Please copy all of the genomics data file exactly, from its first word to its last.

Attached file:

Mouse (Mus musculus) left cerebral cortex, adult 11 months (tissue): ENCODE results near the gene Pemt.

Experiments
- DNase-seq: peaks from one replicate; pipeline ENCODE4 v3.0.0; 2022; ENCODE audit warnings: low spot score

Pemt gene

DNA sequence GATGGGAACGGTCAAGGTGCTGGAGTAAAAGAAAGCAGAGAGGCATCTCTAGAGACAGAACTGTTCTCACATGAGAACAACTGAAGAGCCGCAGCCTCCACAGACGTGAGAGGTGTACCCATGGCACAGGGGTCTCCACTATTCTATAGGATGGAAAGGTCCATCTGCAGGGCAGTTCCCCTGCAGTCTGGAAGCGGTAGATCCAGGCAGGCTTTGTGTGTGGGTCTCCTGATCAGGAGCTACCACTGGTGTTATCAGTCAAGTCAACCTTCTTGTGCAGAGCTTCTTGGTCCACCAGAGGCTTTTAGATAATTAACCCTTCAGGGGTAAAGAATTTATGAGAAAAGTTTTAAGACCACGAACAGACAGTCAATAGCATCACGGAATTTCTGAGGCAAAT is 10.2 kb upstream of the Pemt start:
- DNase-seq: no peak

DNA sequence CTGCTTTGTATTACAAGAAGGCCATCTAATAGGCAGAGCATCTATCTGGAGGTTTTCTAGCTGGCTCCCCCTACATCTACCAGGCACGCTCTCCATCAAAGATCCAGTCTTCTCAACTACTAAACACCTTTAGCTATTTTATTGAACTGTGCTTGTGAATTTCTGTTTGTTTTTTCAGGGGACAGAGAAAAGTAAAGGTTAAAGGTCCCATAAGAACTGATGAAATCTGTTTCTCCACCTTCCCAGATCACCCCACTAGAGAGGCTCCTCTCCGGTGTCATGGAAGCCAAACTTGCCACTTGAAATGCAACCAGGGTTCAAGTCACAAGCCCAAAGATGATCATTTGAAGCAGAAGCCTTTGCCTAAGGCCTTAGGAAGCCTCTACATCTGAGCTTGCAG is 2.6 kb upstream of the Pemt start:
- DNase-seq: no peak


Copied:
Mouse (Mus musculus) left cerebral cortex, adult 11 months (tissue): ENCODE results near the gene Pemt.

Experiments
- DNase-seq: peaks from one replicate; pipeline ENCODE4 v3.0.0; 2022; ENCODE audit warnings: low spot score

Pemt gene

DNA sequence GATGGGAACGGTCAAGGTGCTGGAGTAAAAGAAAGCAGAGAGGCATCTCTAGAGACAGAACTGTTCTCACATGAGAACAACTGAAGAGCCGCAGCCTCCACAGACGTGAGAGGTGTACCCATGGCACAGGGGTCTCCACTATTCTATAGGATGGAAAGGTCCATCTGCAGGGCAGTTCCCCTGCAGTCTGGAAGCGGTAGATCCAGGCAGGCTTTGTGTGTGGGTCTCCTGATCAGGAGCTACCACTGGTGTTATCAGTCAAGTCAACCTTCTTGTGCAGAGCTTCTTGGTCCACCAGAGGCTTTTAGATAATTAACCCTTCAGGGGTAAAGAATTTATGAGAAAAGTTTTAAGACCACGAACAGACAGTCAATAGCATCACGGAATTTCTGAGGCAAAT is 10.2 kb upstream of the Pemt start:
- DNase-seq: no peak

DNA sequence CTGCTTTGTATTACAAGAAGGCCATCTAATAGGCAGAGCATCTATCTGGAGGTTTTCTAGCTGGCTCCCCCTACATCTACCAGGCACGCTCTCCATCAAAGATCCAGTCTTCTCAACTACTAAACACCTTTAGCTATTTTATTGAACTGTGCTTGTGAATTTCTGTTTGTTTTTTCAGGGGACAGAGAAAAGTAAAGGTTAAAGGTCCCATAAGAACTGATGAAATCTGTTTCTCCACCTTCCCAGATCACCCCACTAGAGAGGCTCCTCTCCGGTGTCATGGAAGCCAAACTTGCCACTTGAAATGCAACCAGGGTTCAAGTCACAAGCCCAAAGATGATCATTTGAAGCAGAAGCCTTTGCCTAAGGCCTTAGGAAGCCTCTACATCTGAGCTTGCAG is 2.6 kb upstream of the Pemt start:
- DNase-seq: no peak